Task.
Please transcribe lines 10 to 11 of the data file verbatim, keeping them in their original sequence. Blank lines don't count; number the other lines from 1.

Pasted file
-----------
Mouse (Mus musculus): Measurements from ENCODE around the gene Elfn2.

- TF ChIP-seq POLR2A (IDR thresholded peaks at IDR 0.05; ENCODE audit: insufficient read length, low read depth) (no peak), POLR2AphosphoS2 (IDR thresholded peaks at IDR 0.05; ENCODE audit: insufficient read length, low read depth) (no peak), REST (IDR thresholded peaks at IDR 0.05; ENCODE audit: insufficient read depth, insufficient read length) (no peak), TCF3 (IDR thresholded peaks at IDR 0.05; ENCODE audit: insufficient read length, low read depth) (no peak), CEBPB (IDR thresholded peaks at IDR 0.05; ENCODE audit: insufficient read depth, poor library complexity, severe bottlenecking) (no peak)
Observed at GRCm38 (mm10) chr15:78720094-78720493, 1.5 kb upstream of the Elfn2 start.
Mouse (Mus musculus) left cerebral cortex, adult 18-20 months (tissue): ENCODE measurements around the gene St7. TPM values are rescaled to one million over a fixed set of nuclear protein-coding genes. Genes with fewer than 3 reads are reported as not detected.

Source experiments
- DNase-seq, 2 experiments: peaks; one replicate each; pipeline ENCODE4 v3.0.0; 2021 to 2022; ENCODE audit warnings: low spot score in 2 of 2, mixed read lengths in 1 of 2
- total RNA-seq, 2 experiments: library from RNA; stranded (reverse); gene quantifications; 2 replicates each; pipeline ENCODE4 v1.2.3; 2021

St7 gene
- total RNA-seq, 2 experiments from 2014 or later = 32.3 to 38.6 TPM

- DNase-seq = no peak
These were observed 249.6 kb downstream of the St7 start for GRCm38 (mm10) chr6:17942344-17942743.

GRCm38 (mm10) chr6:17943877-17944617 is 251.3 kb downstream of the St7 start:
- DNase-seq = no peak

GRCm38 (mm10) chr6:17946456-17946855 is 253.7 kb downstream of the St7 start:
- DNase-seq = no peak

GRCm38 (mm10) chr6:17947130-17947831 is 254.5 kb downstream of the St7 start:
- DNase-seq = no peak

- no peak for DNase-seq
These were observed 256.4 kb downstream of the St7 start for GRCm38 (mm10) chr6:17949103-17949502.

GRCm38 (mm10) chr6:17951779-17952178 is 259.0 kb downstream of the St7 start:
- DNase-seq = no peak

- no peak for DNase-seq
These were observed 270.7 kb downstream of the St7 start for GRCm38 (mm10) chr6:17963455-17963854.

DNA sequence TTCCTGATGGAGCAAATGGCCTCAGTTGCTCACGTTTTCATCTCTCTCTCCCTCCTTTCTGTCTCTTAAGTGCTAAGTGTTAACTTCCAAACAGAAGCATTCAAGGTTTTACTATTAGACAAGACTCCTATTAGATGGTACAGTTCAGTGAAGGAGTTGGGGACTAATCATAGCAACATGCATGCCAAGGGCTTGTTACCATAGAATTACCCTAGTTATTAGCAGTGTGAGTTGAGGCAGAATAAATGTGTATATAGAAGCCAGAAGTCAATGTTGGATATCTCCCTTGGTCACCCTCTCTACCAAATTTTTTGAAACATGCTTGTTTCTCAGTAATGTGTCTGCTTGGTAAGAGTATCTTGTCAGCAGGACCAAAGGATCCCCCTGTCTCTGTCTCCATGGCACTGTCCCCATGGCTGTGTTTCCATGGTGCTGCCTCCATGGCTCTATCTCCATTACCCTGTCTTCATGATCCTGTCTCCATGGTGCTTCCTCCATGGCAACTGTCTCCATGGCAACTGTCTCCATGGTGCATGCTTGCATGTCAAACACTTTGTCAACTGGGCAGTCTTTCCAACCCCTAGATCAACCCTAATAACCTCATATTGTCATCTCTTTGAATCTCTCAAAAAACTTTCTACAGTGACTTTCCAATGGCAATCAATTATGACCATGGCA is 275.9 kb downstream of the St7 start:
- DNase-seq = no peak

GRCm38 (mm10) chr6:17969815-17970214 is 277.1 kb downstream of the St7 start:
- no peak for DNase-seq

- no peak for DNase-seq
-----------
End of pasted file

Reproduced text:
- DNase-seq = no peak
These were observed 249.6 kb downstream of the St7 start for GRCm38 (mm10) chr6:17942344-17942743.